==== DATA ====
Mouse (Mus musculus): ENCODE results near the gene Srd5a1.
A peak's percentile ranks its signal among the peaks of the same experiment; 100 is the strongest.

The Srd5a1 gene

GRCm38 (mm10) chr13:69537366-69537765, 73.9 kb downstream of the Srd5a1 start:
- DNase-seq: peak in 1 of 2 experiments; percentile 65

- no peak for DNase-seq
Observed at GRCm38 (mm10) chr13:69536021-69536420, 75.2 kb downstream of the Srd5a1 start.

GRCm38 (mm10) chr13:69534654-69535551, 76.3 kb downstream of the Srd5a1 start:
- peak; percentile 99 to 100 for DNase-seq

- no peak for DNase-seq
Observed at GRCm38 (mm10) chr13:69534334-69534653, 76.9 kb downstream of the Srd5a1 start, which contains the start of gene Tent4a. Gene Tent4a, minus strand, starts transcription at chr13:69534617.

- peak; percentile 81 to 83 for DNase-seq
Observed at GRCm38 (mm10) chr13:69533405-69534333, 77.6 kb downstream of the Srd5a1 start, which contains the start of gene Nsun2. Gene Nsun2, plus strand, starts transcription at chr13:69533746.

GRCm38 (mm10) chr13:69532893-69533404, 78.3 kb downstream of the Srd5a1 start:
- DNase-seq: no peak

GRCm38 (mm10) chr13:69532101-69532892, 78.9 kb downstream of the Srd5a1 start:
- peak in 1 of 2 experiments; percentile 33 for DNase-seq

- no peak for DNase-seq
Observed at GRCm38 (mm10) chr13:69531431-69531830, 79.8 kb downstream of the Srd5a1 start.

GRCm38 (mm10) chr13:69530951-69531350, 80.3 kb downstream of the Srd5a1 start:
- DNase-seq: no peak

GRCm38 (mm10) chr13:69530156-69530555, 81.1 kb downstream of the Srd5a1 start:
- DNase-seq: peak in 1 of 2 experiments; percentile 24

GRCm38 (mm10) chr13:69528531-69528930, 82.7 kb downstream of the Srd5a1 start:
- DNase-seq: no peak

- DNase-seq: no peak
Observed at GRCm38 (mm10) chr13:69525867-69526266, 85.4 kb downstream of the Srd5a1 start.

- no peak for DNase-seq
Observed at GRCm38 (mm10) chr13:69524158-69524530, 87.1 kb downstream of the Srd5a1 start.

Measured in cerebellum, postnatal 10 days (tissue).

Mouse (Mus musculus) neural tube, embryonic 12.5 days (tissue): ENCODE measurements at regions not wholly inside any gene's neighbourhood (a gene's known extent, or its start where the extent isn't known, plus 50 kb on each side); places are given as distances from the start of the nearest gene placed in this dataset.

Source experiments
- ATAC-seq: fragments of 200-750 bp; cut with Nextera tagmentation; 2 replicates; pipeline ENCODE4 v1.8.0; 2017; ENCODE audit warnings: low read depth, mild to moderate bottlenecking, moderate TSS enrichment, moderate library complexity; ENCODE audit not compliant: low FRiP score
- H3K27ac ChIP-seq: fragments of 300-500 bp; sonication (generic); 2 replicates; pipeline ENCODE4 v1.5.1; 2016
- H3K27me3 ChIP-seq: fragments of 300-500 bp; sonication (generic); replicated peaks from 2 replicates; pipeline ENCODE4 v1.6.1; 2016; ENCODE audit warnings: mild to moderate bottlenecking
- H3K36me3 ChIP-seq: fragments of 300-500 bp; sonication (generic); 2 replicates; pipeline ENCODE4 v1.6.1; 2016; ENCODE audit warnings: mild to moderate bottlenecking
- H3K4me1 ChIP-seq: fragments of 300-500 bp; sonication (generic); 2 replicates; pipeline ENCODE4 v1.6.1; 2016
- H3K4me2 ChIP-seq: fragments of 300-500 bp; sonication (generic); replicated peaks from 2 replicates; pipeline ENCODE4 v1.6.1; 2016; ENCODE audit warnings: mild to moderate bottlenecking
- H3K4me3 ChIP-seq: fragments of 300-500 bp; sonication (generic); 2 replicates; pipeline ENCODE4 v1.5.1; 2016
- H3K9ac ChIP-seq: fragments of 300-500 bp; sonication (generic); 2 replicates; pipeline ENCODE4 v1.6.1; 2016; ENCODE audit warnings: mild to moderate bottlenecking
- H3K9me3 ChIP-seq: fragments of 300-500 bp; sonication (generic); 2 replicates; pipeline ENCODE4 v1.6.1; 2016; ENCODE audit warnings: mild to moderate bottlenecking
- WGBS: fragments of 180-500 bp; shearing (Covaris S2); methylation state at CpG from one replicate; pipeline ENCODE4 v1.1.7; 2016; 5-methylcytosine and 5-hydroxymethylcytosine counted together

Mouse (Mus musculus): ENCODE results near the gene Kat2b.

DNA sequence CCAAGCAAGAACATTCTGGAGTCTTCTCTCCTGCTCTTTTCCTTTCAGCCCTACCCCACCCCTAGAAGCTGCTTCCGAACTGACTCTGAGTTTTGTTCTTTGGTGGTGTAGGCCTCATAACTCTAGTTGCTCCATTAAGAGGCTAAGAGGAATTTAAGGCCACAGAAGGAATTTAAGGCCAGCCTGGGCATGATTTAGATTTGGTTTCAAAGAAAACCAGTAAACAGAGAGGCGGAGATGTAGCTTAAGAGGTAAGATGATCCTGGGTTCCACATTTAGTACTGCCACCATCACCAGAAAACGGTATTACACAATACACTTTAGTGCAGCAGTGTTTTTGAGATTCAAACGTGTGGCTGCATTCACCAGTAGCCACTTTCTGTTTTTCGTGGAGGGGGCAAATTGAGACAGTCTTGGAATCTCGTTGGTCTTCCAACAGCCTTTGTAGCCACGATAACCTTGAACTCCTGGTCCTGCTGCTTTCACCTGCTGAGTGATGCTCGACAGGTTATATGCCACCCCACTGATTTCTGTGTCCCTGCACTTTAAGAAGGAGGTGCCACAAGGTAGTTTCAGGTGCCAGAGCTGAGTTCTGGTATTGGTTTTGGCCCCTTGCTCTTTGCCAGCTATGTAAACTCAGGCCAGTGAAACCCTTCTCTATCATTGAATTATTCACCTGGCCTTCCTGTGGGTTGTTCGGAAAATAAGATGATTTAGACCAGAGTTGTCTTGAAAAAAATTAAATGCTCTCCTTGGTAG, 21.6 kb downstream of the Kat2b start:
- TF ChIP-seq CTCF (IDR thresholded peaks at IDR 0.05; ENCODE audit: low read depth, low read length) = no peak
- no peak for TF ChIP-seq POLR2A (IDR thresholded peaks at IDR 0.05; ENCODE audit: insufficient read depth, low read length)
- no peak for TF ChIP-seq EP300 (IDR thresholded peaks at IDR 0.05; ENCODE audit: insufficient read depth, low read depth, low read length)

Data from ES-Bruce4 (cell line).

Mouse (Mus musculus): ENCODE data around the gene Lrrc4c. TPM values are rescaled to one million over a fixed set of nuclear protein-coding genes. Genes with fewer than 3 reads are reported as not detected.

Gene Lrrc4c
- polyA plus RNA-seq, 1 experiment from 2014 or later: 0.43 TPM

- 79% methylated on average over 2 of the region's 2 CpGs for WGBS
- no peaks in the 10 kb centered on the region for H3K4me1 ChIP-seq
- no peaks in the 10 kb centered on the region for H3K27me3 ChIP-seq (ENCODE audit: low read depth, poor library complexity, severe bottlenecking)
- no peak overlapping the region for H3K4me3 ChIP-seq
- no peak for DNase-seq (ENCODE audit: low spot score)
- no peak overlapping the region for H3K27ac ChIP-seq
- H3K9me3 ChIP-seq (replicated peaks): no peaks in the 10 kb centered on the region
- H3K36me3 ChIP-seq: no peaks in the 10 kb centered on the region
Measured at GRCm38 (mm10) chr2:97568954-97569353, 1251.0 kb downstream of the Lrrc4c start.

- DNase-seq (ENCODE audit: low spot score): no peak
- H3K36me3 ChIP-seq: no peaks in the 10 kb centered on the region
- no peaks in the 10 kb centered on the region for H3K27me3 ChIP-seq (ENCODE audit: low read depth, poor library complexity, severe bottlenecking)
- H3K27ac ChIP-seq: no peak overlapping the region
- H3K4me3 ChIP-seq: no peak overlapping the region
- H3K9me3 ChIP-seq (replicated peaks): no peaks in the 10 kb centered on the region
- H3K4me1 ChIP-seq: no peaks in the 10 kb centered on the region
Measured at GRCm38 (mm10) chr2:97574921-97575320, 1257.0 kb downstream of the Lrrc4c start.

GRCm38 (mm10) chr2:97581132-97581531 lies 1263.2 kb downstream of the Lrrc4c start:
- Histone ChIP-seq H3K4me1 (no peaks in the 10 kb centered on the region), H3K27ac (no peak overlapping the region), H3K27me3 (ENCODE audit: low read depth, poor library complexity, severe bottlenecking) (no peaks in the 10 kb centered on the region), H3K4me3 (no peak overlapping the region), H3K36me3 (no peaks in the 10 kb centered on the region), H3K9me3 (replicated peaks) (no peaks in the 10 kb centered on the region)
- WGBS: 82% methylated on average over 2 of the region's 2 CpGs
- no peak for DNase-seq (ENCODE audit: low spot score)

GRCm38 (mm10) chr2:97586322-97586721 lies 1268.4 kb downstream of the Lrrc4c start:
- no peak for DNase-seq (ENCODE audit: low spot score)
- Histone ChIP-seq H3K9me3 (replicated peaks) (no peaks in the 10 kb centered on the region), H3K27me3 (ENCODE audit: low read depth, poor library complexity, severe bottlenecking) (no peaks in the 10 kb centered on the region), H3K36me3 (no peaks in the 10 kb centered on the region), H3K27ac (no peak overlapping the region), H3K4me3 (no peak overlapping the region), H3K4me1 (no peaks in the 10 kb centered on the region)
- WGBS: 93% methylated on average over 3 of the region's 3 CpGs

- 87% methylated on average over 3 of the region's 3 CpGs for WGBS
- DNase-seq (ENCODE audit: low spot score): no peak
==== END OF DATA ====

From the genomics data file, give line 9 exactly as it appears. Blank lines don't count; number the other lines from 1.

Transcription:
- peak; percentile 99 to 100 for DNase-seq